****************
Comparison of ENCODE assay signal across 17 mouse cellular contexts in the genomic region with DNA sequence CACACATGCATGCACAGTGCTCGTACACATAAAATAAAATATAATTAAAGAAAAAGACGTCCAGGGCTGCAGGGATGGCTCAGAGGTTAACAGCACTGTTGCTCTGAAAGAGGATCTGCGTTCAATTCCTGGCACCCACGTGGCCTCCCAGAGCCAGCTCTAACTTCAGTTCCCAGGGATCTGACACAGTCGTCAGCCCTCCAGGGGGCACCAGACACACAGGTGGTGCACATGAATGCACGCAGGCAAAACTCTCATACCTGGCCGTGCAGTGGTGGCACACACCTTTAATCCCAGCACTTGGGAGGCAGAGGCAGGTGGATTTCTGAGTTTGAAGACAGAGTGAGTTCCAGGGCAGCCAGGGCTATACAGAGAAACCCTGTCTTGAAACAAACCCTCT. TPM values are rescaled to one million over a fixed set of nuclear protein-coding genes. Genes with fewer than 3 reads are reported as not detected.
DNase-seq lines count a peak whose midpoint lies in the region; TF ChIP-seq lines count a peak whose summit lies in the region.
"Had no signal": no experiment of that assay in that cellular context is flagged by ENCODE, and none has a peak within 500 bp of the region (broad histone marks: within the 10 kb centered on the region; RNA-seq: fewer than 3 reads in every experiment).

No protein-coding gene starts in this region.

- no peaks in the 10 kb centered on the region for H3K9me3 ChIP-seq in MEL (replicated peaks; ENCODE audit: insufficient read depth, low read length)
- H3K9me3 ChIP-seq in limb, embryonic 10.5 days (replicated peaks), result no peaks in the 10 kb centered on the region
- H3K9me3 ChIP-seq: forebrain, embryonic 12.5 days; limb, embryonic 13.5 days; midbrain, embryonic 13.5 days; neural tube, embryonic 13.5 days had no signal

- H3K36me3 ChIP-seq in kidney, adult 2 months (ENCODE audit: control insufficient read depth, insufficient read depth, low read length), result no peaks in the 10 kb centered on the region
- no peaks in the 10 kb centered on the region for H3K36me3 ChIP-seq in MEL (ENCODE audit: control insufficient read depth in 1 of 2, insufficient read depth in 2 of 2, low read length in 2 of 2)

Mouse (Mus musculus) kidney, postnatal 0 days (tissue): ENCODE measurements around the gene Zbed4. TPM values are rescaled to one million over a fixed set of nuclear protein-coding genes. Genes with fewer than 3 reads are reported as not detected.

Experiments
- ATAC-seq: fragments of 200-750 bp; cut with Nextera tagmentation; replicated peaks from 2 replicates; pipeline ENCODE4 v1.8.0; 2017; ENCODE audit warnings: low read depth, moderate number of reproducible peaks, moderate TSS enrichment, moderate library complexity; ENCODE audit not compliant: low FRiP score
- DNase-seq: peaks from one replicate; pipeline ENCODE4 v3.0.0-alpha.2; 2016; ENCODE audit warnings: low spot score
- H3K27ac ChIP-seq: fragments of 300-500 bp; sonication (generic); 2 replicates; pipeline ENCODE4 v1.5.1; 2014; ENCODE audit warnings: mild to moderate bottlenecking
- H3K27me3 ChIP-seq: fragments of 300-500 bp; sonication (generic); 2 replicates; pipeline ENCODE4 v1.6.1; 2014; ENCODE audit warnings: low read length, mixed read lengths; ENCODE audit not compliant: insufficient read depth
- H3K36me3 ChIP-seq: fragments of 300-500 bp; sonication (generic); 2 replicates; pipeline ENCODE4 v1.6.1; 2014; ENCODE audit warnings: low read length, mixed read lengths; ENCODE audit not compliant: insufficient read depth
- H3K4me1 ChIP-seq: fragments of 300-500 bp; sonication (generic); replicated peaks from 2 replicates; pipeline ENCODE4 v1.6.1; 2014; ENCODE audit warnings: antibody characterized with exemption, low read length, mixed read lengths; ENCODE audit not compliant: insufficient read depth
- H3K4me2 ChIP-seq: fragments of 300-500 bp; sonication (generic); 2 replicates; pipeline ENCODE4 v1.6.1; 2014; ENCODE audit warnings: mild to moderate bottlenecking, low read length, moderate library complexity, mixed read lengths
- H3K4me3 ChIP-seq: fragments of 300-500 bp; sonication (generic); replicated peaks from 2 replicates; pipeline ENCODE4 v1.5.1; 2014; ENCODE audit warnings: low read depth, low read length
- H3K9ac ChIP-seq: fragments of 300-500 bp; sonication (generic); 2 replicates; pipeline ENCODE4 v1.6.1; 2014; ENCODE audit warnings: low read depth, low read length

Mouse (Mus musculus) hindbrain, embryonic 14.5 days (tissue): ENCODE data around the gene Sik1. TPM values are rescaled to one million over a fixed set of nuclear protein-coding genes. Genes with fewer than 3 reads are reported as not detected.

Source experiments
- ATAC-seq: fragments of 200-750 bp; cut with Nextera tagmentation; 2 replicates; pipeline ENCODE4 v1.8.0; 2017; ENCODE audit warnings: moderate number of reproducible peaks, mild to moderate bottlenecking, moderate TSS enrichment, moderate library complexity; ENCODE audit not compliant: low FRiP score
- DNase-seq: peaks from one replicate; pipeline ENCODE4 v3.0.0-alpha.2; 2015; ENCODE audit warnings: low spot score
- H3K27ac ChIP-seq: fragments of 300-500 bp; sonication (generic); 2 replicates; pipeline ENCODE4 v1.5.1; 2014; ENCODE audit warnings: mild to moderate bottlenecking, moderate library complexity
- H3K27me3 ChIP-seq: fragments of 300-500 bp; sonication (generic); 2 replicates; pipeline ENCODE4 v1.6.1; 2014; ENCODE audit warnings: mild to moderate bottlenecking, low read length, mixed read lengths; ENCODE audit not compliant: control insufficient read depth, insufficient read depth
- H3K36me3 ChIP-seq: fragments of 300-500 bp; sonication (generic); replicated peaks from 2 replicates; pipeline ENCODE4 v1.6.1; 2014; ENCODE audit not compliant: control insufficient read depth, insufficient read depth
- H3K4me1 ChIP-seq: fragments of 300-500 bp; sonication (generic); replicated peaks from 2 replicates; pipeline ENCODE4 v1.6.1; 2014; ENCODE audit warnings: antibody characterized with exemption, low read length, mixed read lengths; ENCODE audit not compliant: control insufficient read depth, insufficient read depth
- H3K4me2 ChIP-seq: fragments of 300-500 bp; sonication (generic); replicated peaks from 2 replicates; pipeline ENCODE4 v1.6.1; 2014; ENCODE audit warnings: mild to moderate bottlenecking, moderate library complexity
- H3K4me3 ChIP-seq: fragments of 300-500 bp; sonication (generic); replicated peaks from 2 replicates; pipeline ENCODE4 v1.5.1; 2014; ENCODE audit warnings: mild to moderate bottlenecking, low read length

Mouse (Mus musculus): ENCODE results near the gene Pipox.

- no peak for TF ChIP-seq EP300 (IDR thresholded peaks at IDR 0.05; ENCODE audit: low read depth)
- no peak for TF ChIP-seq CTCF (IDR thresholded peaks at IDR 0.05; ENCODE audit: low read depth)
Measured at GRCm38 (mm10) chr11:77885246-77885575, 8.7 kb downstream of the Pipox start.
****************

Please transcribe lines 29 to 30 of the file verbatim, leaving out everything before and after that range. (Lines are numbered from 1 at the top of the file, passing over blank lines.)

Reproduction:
- H3K4me2 ChIP-seq: fragments of 300-500 bp; sonication (generic); replicated peaks from 2 replicates; pipeline ENCODE4 v1.6.1; 2014; ENCODE audit warnings: mild to moderate bottlenecking, moderate library complexity
- H3K4me3 ChIP-seq: fragments of 300-500 bp; sonication (generic); replicated peaks from 2 replicates; pipeline ENCODE4 v1.5.1; 2014; ENCODE audit warnings: mild to moderate bottlenecking, low read length